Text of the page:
a media element transfer carriage comprising a storage location for at least one media element, wherein said media element transfer carriage is movably mounted to said first or said second track segments, wherein said media element transfer carriage is coupled to electrical wiring for signal and power, wherein said electrical wiring is routed to said media element transfer carriage within a cable chain, wherein said cable chain is pivotably coupled to said media element transfer carriage, wherein said cable chain is coupled to a bracket, and wherein said bracket is pivotably mounted to said media element transfer carriage; and
an alignment bar which extends through a channel in said bracket such that when said media element transfer carriage is rotated, said bracket is substantially prevented from rotating along with said media element transfer carriage.
15. A media library comprising:
at least one media element magazine comprising a plurality of media element storage locations;
a media element transfer carriage configured to retrieve media elements from said storage locations;
a track supporting said media element transfer carriage, wherein said track comprises at least a first and second discontinuous linear segments, and wherein at least one of said segments is independently rotatable around an axis perpendicular to said track, whereby said transfer carriage is moveable in alternative linear directions depending on the angular orientation of said rotatable segment.
16. A media library comprising:
at least one media element magazine comprising a plurality of media element storage locations;
a media element transfer carriage configured to retrieve media elements from said storage locations;
a first linear segment configured to support said media element transfer carriage; and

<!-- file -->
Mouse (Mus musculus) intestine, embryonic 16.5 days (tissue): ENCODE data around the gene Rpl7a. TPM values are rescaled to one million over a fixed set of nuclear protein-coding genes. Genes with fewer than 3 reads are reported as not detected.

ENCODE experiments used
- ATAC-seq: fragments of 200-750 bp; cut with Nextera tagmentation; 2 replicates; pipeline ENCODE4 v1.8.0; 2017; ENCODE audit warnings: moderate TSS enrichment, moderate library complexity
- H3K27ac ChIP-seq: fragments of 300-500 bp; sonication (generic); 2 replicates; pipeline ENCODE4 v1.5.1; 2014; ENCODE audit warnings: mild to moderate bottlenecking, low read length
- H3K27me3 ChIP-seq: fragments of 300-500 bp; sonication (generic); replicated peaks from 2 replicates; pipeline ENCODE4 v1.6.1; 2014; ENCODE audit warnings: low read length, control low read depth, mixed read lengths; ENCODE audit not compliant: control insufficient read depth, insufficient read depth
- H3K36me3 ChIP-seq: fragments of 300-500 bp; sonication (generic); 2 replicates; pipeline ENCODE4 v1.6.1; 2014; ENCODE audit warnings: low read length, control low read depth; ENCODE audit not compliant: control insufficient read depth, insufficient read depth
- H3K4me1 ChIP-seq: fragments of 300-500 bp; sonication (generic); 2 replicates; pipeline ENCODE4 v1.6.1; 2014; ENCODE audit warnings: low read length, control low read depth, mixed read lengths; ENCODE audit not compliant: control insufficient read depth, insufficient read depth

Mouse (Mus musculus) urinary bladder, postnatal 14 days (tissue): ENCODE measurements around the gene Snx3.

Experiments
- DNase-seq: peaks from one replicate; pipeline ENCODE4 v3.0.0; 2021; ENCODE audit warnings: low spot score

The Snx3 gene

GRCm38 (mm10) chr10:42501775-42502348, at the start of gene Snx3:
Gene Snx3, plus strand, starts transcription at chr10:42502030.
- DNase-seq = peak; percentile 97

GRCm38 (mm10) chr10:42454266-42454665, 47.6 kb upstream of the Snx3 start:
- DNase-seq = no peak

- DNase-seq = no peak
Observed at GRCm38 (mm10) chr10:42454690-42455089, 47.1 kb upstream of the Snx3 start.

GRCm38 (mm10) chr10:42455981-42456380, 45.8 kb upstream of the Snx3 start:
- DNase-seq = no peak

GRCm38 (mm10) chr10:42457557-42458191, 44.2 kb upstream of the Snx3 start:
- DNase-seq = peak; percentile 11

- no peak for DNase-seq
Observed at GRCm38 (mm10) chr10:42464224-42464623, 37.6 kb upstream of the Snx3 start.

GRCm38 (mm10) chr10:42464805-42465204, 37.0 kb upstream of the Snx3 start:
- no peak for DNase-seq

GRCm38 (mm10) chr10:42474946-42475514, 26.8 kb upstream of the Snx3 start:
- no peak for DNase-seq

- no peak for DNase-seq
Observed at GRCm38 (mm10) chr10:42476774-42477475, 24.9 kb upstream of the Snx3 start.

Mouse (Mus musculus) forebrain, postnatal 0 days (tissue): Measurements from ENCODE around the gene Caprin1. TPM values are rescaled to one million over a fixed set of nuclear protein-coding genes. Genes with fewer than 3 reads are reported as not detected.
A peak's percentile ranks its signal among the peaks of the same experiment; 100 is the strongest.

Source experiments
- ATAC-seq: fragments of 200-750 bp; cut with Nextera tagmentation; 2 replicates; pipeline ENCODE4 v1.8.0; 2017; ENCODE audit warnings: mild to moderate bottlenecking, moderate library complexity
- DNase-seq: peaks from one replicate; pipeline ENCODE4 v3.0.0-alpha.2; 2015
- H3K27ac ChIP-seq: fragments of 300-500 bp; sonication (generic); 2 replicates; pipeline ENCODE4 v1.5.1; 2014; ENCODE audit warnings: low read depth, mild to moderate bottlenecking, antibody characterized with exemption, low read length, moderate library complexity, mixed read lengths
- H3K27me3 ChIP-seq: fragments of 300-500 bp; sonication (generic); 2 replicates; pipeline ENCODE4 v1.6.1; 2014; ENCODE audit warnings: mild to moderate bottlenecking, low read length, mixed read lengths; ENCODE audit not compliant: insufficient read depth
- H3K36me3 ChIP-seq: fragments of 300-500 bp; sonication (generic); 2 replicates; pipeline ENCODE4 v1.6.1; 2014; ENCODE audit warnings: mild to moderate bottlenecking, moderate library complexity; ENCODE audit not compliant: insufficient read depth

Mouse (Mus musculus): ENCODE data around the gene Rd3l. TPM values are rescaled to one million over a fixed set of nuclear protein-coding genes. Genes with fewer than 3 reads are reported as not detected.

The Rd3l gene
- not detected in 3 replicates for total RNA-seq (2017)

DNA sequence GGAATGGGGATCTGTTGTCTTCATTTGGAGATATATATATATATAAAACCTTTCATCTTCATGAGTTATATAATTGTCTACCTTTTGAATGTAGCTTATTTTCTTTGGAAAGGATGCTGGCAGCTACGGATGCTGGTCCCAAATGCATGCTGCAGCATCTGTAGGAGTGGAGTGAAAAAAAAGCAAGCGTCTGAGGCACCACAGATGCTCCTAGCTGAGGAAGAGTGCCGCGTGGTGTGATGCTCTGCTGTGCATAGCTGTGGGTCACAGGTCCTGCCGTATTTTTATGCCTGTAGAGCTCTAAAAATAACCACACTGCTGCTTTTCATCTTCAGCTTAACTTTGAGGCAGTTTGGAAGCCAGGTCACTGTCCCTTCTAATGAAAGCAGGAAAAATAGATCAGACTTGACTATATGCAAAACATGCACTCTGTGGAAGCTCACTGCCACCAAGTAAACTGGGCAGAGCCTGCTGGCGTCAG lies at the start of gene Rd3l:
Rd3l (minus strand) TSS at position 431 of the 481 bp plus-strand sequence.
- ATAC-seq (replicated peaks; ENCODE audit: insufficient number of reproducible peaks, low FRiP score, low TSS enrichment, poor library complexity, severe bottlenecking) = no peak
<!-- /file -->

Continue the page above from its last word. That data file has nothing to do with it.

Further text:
a second rotatable linear segment configured to support said media element transfer carriage and comprising a first and second ends, wherein said first end is adjacent to said first linear segment when said second linear segment is in a first position and said second end is adjacent to said first linear segment when said second linear segment is rotated around an axis to a second position, wherein said axis is perpendicular to said second linear segment, whereby said transfer carriage is moveable in alternative parallel linear directions depending on whether said second linear segment is in the first position or the second position.
Description
BACKGROUND OF THE INVENTION

1. Field of the Invention

The invention relates to media element libraries for data storage.

2. Description of the Related Art

Magnetic tape cartridges, magnetic disks, and optical disks are all widely used as peripheral memory storage devices for computer systems. Large computer systems often operate in conjunction with external libraries of dozens of media elements as well as the media element readers used to record and retrieve the data. Although originally such media elements were selected and loaded manually, automated libraries were developed to expedite the handling of the media elements. These systems include robotics for accessing and retrieving media elements from storage locations, and loading the retrieved media element into an appropriate reader.

Some embodiments of such libraries comprise a small number of magnetic tape cartridges, six or ten being typical, and one or two tape drives housed in a single enclosure. Some systems have also been developed which comprise several smaller modules coupled together in a single rack. A system of this type is described in U.S. Pat. No. 5,870,245 to Kersey et al. The disclosure of U.S. Pat. No. 5,870,245 is hereby incorporated by reference in its entirety.

As data storage requirements for computer systems have increased, the volumetric efficiency of a library, that is, the number of media elements that can be stored per unit volume of the apparatus, has become an important factor in media library design. Maximizing volumetric efficiency requires careful consideration of the arrangement of media elements within the library, as well as the robotic system that retrieves and transports the media elements. Libraries that store media elements in a rotating circular carousel generally need a relatively small volume for media element transport robotics because the rotating carousel allows access to all of the media elements from one stationary position at any one point along the circumference of the carousel. However, the packing density of rectangular media elements such as tape cartridges is limited in a circular arrangement. One embodiment of a library with a carousel media element storage configuration is illustrated in U.S. Pat. No. 5,285,333 to Barr et al.